|Courtesy of www.PaulKlee.net|
This curious personage, with four small spindly legs supporting a visage of stunned eyes and a quizzical smirk or handlebar moustache, offers a satiric take on the work's grim title. Inspired by a Zuni war god sculpture
that Klee saw at an ethnological museum, it was painted on the eve of Hitler's assumption of power in Germany, a year after Klee left the Bauhaus for a professorship at the Kunstakademie Düsseldorf. The two sets of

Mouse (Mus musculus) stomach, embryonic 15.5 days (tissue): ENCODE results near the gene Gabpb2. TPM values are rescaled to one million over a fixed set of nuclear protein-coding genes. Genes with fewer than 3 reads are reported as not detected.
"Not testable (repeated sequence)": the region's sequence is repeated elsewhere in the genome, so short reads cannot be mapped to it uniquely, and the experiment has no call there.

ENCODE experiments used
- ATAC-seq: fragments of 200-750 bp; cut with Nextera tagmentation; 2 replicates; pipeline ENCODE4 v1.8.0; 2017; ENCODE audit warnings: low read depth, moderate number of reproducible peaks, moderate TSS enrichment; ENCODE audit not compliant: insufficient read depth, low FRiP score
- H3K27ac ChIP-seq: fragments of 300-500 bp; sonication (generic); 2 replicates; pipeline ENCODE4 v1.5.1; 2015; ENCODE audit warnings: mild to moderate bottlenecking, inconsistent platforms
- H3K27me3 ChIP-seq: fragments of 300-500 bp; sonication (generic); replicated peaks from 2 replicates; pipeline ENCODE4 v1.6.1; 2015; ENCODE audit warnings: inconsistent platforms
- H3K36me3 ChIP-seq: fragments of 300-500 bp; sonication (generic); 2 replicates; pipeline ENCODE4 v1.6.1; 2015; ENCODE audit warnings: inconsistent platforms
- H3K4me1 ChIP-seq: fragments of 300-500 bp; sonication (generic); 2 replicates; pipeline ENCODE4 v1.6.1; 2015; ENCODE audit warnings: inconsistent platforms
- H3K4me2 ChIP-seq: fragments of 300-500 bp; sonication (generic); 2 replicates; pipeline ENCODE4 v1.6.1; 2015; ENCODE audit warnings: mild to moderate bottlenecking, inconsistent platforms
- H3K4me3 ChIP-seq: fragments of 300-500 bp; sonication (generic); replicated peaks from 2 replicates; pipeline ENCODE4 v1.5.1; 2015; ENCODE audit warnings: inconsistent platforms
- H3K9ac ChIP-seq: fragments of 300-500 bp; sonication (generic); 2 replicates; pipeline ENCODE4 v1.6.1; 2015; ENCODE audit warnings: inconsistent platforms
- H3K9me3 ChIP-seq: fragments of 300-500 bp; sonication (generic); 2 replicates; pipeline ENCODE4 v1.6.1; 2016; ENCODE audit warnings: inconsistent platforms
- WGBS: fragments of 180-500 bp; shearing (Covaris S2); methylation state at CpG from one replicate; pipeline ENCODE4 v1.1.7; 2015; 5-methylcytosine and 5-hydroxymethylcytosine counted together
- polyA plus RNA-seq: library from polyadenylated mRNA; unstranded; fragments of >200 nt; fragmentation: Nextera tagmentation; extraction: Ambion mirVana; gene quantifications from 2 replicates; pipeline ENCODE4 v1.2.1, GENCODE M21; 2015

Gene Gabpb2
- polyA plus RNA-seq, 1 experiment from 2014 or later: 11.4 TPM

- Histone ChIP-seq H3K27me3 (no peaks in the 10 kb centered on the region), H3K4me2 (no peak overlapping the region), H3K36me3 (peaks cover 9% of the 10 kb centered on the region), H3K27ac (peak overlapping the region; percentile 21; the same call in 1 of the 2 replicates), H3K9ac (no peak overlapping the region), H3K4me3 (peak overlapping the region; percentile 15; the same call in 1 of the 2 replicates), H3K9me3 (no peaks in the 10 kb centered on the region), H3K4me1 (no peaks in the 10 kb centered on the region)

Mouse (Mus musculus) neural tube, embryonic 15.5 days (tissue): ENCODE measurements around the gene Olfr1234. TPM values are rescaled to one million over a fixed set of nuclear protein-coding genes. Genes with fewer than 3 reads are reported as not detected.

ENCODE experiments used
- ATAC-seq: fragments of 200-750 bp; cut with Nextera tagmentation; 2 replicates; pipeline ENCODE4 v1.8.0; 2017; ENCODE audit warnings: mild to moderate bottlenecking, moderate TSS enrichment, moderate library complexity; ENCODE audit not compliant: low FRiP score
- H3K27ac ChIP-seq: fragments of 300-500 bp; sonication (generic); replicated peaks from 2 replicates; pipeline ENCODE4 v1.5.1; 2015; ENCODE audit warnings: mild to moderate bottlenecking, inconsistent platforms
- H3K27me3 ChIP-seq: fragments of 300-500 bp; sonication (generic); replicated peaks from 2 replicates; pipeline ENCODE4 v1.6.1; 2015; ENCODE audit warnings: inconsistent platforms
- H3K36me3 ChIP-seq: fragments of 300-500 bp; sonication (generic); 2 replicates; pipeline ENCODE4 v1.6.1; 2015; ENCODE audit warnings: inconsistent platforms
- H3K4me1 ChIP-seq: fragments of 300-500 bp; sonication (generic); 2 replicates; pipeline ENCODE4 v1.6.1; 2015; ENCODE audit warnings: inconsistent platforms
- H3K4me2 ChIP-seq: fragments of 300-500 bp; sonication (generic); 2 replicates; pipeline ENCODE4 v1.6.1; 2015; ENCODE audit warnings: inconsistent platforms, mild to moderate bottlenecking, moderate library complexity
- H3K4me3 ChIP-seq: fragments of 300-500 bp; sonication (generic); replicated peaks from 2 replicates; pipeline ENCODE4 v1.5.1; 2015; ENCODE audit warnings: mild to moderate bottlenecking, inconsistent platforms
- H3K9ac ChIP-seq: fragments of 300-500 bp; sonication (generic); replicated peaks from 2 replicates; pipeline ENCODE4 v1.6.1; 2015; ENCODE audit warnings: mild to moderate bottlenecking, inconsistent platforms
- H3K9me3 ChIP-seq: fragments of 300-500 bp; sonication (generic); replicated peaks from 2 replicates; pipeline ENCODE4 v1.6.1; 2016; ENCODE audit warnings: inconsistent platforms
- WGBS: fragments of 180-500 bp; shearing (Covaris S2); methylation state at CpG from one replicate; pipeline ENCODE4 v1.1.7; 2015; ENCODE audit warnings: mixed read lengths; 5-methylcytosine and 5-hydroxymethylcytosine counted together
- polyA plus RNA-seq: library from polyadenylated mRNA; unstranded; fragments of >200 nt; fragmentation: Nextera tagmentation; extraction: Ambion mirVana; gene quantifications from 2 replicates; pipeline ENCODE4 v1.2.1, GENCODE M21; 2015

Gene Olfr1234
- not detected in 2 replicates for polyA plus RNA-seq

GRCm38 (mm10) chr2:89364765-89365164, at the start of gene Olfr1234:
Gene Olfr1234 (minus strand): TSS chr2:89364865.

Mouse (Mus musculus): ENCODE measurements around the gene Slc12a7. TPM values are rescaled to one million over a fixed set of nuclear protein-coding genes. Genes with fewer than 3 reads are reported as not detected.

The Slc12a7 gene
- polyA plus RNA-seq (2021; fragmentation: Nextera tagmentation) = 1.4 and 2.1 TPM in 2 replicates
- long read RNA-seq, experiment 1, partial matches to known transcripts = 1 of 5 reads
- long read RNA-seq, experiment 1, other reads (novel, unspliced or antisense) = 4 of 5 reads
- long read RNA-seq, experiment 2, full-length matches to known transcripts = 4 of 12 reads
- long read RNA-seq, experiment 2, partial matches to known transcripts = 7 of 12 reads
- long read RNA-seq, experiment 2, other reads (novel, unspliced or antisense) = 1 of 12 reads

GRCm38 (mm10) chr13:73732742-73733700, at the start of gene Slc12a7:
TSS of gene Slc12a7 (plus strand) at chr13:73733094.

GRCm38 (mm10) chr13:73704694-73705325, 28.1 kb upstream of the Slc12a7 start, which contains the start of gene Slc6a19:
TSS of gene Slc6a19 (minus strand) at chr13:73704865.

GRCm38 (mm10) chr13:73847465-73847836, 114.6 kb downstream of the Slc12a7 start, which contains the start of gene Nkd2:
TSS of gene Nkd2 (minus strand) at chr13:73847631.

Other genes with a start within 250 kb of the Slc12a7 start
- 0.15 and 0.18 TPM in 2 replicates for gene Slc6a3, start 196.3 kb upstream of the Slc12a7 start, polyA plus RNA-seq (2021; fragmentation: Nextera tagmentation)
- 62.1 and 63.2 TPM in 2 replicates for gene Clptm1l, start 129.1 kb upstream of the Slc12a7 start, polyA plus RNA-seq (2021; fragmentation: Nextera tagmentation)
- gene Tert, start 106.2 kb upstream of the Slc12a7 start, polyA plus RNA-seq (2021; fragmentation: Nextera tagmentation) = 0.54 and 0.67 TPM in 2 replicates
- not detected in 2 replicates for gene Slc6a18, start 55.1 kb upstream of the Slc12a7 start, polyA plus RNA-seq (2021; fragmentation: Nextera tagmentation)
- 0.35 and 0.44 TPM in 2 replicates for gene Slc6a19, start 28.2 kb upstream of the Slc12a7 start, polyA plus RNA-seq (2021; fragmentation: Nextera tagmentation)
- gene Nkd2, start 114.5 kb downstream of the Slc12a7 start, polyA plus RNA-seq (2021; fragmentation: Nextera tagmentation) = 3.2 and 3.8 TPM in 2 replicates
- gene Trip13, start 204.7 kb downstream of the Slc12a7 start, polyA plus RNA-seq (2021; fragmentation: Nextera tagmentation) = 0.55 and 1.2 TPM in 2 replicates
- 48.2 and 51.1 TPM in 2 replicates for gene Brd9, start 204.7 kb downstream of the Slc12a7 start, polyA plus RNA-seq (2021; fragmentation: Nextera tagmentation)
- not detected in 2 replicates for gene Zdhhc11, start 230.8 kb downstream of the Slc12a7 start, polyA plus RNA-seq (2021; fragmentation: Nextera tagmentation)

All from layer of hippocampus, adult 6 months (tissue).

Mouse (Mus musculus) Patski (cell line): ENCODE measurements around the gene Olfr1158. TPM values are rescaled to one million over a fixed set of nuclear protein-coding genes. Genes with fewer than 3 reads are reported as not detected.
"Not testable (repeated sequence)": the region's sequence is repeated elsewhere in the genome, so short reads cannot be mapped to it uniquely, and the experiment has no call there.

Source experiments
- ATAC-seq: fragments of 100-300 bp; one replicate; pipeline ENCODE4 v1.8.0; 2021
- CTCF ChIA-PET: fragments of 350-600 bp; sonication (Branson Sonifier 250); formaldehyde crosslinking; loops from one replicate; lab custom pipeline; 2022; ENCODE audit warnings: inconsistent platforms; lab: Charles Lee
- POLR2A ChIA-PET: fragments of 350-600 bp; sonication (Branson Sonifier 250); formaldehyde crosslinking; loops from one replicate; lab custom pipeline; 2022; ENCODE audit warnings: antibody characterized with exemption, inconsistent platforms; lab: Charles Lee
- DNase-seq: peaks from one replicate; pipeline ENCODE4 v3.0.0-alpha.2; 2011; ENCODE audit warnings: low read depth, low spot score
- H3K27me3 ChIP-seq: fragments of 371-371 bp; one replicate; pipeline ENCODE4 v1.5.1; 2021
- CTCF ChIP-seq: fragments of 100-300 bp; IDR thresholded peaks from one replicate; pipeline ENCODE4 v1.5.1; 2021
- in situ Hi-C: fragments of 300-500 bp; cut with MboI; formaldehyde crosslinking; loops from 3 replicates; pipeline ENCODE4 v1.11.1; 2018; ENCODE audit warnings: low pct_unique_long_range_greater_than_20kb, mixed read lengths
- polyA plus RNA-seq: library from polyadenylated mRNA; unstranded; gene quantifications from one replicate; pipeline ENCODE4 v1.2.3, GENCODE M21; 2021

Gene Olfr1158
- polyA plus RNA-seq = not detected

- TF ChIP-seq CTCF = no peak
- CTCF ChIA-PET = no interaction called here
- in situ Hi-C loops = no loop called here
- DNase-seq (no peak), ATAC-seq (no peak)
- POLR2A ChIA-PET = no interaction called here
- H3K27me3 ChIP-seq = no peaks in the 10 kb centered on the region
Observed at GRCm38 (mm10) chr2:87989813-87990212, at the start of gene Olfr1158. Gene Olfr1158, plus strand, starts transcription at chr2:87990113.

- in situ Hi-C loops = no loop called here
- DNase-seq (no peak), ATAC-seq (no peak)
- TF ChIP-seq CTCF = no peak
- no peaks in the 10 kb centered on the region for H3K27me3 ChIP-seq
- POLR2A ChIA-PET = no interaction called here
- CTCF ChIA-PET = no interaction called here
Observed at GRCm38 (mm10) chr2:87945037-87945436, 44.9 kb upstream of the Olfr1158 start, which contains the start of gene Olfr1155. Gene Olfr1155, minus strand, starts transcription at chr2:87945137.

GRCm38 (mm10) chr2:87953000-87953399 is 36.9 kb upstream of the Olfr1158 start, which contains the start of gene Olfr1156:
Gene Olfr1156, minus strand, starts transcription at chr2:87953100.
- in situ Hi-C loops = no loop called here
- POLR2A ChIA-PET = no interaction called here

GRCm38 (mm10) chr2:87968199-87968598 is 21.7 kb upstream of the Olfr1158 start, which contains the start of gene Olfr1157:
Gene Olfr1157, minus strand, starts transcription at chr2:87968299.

legs suggest that two figures might be supporting and hiding behind this monumental carnival-style mask, an arrangement related to Klee's metaphorical statement, "The mask represents art, and behind it hides man."